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In Chicago, the current mayor is the second Richard Daley to hold that office and Richard 'The Second' Daley declared today Talk Like Shakespeare Day in his city. That's an honor to William Shakespeare's 445 birthday. NPR's David Schaper checks in on the windy city to hear how well folks there are picking up the Shakespearean lingo.

DAVID SCHAPER: How doth thou talketh like Shakespeare?

Ms. BARBARA GAINES (Founder and artistic, Director of the Chicago Shakespeare Theater): Instead of saying, Hey you, Hark thee or…

(Soundbite of laughter)

Ms. GAINES: …prithee, prithee.

SCHAPER: Barbara Gaines founder and artistic director of the Chicago Shakespeare Theater says to talk like Shakespeare thou replaces you and when in doubt use eth at the end of a verb.

Ms. GAINES: If you can rhyme something, that's brilliant.

(Soundbite of crowd)

SCHAPER: Of course some of Chicago's most dramatic theatrics take place on the political stage. So we've come to the backroom of the Chicago city council to catch some aldermen talking like Shakespeare.

(Soundbite of crowd)

SCHAPER: Alderman Tom Allen wouldn't even try.

Mr. TOM ALLEN (Alderman): I think Chicagoans have their own unique dialect, and it doesn't sound very much like Shakespeare.

SCHAPER: True, but that didn't stop Alderman Emma Mitts from giving it a try on one of her pet issues.

Ms. EMMA MITTS (Alderman): My cousins, methinks thou shouldeth support another Wal-Mart in the city of Chicago.

SCHAPER: Veteran Alderman Dick Mell tried a few Shakespearean barbs.

Mr. DICK MELL (Alderman): I would like to have my beef-witted colleagues support the barnacle-bladdered, boar-pig ordinance that I have presented today.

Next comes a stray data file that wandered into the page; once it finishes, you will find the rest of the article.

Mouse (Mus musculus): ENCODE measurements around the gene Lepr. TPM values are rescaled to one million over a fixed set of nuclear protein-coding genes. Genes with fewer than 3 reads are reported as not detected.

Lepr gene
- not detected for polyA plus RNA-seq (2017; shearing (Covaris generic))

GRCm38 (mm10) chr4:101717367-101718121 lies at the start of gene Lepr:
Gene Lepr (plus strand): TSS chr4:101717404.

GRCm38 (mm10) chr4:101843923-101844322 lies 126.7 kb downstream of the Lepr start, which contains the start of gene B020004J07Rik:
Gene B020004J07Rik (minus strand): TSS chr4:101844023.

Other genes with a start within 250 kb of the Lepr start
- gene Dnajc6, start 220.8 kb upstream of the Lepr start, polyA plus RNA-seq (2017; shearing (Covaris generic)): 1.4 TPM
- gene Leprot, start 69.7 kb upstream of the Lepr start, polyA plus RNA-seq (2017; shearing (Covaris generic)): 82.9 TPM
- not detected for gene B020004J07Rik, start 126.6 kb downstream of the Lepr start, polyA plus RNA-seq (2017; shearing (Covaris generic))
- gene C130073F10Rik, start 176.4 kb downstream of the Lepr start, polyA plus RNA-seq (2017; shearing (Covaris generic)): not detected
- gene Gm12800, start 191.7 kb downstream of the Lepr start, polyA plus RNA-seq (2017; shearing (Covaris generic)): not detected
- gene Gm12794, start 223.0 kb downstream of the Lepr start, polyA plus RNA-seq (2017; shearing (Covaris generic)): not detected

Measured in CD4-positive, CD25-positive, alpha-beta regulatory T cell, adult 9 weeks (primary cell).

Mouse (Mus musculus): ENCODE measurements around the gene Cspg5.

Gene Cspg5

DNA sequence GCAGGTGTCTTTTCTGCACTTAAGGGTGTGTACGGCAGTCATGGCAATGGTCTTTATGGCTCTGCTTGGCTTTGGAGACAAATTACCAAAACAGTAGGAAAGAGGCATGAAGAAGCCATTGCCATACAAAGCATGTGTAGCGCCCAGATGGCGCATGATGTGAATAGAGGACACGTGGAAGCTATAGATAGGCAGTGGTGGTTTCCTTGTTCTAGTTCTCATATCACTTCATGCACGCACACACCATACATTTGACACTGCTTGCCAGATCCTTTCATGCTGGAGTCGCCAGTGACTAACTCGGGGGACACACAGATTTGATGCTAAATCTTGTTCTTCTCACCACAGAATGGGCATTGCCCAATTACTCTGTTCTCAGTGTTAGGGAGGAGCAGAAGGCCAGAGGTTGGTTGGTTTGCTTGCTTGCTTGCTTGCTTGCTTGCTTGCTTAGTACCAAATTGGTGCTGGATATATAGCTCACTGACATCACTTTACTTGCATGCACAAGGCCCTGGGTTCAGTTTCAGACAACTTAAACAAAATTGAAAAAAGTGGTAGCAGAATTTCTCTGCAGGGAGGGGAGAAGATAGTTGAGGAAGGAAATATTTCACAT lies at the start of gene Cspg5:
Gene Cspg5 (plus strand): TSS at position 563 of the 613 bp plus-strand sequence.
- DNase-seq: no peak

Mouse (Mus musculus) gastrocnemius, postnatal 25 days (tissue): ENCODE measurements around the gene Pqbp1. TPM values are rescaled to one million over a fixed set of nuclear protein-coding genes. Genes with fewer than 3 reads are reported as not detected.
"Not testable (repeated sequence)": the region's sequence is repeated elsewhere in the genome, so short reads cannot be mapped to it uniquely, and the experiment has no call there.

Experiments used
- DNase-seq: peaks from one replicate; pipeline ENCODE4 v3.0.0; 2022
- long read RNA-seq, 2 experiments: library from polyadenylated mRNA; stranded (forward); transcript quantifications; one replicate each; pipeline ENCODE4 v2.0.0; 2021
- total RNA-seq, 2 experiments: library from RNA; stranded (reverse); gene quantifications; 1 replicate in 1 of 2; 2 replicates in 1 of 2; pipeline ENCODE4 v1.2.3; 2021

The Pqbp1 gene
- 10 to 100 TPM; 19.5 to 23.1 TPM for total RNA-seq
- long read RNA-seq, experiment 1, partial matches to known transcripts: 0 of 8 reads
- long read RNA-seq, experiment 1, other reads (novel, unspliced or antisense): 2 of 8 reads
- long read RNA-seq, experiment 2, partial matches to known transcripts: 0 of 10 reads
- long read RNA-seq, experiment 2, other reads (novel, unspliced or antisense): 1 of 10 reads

SCHAPER: In his 35 years on the city council, Mell says he's seen many a Shakespearean plotline unfold.

Mr. MELL: Et tu, Brute. I think a lot of us have been stabbed at the back unfortunately.

SCHAPER: Did I mention that Rod Blagojevich's estranged father-in-law?

Unidentified Man: (Unintelligible) here, here.

SCHAPER: Another Chicago arena that's home to many a Shakespearean like tragedy is Wrigley Field.

Mr. VINCE PAVALONIS(ph) (Beer vendor): Who thirsts the old style?

SCHAPER: Beer vender Vince Pavalonis tried a Shakespearean sales pitch.

Mr. PAVALONIS: To drink or not to drink: That is the question. Who's thirsty?

SCHAPER: As for the fans, 15 year old Corey Sparlin(ph) of Chicago quickly finds a Shakespearean way to insult the other team.

Ms. COREY SPARLIN: What fools thee mortals be?

SCHAPER: Chicagoan Sean Johnson pareth into the Cincinnati pitcher.

Mr. SEAN JOHNSON: You artless, fowling bat pig.

SCHAPER: Art and Claire Korman(ph) are fans of both the Cubs and Shakespeare. So, when the game takes a tragic turn…

Ms. CLAIRE KORMAN: Oh.

Mr. ART KORMAN: Oh, home run, right field.

Ms. KORMAN: Yeah, but we have to grieve. How would - how would Shakespeare grieve?

Mr. KORMAN: Alas, poor cubbies.

Ms. KORMAN: Alas, poor Cubbies.

(Soundbite of laughter)

Mr. KORMAN: I knew them.

Ms. KORMAN: Twas a long one.

(Soundbite of laughter)

Mr. KORMAN: Yes.

Ms. KORMAN: And long gone.

SCHAPER: The Cubs cometh back and winneth this game. So in thy words of Shakespeare, all's well that ends well. So fair thee well. Tis David Schaper, NPR Newseth on Talk Like Shakespeare Day in Chicago.

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